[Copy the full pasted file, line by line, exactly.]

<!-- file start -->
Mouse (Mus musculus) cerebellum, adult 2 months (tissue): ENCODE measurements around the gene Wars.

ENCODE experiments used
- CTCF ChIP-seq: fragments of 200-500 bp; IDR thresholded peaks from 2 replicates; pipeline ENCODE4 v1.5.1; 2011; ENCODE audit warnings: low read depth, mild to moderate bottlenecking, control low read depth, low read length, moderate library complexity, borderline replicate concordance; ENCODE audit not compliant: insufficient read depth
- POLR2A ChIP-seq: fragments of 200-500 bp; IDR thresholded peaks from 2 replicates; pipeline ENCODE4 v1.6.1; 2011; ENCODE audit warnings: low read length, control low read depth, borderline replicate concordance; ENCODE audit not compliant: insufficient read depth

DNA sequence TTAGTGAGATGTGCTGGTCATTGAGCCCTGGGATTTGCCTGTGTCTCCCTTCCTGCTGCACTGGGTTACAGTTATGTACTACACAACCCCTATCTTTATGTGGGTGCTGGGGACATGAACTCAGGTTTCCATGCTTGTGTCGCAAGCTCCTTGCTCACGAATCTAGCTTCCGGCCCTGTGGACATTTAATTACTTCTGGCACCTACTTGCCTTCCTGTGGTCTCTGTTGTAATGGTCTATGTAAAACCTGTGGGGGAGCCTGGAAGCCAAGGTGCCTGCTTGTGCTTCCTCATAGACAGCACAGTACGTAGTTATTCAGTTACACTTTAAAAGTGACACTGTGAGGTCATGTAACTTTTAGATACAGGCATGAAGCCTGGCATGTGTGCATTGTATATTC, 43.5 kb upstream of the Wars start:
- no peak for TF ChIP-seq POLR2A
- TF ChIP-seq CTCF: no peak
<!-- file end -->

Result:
Mouse (Mus musculus) cerebellum, adult 2 months (tissue): ENCODE measurements around the gene Wars.

ENCODE experiments used
- CTCF ChIP-seq: fragments of 200-500 bp; IDR thresholded peaks from 2 replicates; pipeline ENCODE4 v1.5.1; 2011; ENCODE audit warnings: low read depth, mild to moderate bottlenecking, control low read depth, low read length, moderate library complexity, borderline replicate concordance; ENCODE audit not compliant: insufficient read depth
- POLR2A ChIP-seq: fragments of 200-500 bp; IDR thresholded peaks from 2 replicates; pipeline ENCODE4 v1.6.1; 2011; ENCODE audit warnings: low read length, control low read depth, borderline replicate concordance; ENCODE audit not compliant: insufficient read depth

DNA sequence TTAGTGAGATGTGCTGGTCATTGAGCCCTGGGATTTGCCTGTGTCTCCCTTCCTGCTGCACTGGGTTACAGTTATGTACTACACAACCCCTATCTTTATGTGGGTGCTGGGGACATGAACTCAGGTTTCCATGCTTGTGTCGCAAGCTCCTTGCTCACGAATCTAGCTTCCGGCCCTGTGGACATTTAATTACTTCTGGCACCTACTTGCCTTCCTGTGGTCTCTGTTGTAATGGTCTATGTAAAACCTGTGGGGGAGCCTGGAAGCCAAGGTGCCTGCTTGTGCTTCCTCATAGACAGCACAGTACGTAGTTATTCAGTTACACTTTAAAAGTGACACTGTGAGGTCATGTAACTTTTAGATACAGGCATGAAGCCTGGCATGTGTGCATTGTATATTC, 43.5 kb upstream of the Wars start:
- no peak for TF ChIP-seq POLR2A
- TF ChIP-seq CTCF: no peak